When working in a communal workspace, beware of the many distractions around you, which can prevent you from focusing correctly on a task, especially when you are an introvert and need quiet and silence to get the work done.
This could include the noisy sounds of the coffee machine to people inadvertently holding ad-hoc standing meetings right next to your hot desk!
Events being held in the open spaces can also act as a distraction; when you need to do work that requires 100% of your focus, you may find your progress slows down. As human beings, we are always seeking pleasure over pain, so when you are trying to tackle hard tasks like reviewing financial data, you may find the lure of the free coffee and cake wins far more often than you might have wished for!
You also need to be very organized and can book meeting rooms weeks in advance to ensure you have a quiet professional space to welcome clients, partners or team sessions.
When I moved SEOJet into a communal workspace, I honestly didn't know what to expect, but I learned a couple of things the hard way. I'm not the type of person to try to force my business down someone's throat, so that probably caused me to go the other direction and not be social enough with the other companies in the space. I remember, after being in the co-workspace for about six months, a business owner approached me and asked if he could talk to me. I could tell that he was a little nervous about contacting me. He asked me what SEOJet was and then when I explained it, he said: "why didn't you let me about this sooner?" When a second company in the building approached me in the same way, I felt a little ashamed for not being more social and vocal. This situation worked for me because businesses in my target audience shared the space with me. But I quickly realized the value of having a bunch of business owners that I could network with. I was also able to find a good web developer as a referral from someone in the workspace.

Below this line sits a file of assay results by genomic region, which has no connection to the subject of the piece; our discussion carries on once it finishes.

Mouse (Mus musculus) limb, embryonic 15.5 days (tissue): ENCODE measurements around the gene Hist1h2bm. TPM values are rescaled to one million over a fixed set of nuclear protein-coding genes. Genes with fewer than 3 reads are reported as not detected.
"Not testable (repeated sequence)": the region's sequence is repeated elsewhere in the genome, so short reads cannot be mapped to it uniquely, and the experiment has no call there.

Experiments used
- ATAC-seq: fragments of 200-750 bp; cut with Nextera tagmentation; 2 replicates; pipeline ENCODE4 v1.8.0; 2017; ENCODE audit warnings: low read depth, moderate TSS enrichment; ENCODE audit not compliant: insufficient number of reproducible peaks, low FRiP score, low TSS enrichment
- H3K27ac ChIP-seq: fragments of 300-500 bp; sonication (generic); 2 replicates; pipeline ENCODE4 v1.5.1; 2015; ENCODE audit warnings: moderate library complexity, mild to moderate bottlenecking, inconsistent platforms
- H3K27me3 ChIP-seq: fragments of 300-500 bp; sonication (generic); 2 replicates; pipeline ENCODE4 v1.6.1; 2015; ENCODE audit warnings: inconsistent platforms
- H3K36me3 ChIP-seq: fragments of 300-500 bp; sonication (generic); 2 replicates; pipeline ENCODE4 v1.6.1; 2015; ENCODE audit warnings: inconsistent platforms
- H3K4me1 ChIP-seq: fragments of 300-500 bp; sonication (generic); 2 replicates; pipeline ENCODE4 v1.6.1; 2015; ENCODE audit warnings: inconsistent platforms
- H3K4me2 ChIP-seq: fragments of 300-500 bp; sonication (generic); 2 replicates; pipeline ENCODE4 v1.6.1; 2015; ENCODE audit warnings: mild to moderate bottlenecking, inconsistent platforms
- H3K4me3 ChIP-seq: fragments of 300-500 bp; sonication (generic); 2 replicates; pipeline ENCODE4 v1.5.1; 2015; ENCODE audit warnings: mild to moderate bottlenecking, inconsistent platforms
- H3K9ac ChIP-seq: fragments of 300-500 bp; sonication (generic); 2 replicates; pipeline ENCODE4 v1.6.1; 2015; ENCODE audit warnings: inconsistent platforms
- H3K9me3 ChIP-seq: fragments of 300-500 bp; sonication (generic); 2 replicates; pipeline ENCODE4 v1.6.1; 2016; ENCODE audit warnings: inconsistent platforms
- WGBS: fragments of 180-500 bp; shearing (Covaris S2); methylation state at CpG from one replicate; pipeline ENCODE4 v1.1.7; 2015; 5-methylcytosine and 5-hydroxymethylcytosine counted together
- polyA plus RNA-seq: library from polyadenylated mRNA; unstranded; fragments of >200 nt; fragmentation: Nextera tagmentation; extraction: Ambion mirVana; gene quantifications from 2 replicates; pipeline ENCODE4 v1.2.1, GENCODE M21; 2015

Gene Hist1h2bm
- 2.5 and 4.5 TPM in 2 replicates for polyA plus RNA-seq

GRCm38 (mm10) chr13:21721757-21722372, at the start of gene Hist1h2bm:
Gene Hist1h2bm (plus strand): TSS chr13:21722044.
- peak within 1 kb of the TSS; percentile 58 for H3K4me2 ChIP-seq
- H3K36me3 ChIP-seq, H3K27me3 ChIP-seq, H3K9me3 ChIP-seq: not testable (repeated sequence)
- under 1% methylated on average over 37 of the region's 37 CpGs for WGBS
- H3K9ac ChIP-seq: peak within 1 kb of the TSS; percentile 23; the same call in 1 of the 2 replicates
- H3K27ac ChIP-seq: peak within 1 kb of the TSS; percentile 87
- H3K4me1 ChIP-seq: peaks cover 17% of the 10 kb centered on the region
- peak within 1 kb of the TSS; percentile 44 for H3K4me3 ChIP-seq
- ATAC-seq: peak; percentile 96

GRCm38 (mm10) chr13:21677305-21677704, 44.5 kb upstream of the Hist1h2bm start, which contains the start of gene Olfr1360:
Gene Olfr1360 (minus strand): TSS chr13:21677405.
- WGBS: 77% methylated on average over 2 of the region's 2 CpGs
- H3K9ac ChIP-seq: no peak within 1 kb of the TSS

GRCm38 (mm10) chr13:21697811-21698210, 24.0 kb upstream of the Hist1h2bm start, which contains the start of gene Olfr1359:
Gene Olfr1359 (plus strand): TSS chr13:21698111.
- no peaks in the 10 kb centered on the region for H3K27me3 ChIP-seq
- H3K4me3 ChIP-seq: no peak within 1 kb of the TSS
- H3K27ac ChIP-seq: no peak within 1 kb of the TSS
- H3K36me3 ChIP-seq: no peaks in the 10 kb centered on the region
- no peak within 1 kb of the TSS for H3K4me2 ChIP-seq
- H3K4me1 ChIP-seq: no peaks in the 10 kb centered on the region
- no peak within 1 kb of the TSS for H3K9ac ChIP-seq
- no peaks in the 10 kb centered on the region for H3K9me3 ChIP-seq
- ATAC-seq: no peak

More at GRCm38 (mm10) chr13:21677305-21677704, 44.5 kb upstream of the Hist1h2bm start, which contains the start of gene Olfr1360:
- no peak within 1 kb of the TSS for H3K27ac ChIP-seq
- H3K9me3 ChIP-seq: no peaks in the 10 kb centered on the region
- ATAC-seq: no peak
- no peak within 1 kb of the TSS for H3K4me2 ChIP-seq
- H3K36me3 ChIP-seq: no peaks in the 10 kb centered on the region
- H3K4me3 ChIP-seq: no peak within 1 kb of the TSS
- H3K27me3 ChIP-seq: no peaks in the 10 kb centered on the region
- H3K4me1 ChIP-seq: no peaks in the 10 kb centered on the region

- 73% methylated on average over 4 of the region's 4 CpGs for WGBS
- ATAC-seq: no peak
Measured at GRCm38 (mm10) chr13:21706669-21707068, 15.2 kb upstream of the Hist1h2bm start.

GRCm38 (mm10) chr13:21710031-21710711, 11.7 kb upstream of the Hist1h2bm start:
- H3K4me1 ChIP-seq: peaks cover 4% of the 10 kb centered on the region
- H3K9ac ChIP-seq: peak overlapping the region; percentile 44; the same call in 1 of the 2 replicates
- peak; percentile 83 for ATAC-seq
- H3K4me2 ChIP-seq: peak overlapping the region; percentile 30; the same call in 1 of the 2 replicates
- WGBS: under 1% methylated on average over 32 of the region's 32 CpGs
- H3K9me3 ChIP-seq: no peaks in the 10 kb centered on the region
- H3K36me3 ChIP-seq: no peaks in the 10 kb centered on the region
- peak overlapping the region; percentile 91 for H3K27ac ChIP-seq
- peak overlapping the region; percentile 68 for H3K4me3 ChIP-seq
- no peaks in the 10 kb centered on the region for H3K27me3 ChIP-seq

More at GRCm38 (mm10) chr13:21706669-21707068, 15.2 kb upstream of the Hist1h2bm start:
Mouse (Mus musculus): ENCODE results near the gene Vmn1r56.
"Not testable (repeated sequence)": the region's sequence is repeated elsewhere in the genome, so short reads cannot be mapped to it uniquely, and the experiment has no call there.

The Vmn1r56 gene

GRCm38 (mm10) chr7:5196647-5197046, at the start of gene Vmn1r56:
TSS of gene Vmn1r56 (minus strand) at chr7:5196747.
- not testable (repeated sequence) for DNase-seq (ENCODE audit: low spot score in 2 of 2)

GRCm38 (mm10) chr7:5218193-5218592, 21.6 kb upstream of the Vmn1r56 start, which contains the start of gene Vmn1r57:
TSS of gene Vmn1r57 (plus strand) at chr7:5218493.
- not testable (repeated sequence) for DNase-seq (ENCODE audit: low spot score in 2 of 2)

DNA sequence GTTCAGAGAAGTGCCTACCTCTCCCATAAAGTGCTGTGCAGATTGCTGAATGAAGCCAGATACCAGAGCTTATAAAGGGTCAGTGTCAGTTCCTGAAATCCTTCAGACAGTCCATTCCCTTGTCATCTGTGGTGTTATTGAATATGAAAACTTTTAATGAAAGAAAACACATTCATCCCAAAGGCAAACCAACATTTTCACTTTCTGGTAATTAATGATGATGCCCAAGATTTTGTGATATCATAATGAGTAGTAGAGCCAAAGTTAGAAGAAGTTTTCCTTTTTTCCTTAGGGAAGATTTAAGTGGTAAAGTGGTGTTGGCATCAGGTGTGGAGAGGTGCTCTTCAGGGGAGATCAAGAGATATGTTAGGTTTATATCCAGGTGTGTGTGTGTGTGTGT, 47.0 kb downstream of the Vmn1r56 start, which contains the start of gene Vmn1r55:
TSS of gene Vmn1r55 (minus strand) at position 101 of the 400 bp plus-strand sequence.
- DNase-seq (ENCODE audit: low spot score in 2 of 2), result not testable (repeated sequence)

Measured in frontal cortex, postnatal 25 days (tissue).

We spent some of our early months of being a business in a communal workspace. While there were many benefits (printing/sanitation being taken care of was so lovely), I wish I understood and thought about the limitations of the client's reactions when they met us at the coworking space. For smaller and newer businesses, they know the benefits of us working out of there - we could save on rent, and pass those savings onto them. But more traditional, old-school businesses, could be worried about a couple of people working in a place where they don't even need to pay months ahead for rent. Over time, we learned to emphasize our anchors in our city, so that these clients would understand we were here for good. But for those thinking about coworking spaces, I highly recommend remembering to ensure your clients know this is likely temporary til you make a permanent home for yourself.